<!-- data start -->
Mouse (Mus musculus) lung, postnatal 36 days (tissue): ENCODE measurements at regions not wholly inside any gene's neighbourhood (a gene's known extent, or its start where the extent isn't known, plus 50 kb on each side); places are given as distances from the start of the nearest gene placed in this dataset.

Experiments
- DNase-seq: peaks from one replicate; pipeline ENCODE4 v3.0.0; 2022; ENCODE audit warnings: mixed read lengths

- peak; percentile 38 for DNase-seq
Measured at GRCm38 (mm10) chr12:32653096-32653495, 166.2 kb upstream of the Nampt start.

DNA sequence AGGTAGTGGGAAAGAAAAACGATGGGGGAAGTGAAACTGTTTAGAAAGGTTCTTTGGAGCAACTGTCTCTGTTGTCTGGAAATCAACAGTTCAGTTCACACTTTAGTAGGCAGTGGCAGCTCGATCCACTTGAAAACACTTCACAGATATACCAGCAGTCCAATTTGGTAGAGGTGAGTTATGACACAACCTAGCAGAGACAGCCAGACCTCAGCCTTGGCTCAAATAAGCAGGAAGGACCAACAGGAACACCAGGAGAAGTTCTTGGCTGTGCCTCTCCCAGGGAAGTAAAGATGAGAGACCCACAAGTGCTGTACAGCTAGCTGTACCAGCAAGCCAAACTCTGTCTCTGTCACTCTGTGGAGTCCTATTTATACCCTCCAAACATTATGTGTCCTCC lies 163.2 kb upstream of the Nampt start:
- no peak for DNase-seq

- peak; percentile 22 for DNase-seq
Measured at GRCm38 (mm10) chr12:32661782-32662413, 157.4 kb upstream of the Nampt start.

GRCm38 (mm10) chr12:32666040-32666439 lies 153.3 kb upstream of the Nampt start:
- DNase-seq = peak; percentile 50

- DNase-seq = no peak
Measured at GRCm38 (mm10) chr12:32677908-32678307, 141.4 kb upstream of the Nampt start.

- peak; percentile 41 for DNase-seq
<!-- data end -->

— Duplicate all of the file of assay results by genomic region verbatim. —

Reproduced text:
Mouse (Mus musculus) lung, postnatal 36 days (tissue): ENCODE measurements at regions not wholly inside any gene's neighbourhood (a gene's known extent, or its start where the extent isn't known, plus 50 kb on each side); places are given as distances from the start of the nearest gene placed in this dataset.

Experiments
- DNase-seq: peaks from one replicate; pipeline ENCODE4 v3.0.0; 2022; ENCODE audit warnings: mixed read lengths

- peak; percentile 38 for DNase-seq
Measured at GRCm38 (mm10) chr12:32653096-32653495, 166.2 kb upstream of the Nampt start.

DNA sequence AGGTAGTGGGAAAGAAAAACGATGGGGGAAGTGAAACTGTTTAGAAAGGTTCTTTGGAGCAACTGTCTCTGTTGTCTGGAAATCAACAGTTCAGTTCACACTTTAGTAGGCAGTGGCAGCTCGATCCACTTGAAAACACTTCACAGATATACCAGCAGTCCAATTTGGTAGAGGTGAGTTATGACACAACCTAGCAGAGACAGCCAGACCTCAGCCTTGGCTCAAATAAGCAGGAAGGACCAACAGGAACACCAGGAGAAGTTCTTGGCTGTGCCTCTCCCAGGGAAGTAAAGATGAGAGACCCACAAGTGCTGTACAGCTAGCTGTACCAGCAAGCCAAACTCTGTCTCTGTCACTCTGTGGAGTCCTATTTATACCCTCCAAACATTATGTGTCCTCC lies 163.2 kb upstream of the Nampt start:
- no peak for DNase-seq

- peak; percentile 22 for DNase-seq
Measured at GRCm38 (mm10) chr12:32661782-32662413, 157.4 kb upstream of the Nampt start.

GRCm38 (mm10) chr12:32666040-32666439 lies 153.3 kb upstream of the Nampt start:
- DNase-seq = peak; percentile 50

- DNase-seq = no peak
Measured at GRCm38 (mm10) chr12:32677908-32678307, 141.4 kb upstream of the Nampt start.

- peak; percentile 41 for DNase-seq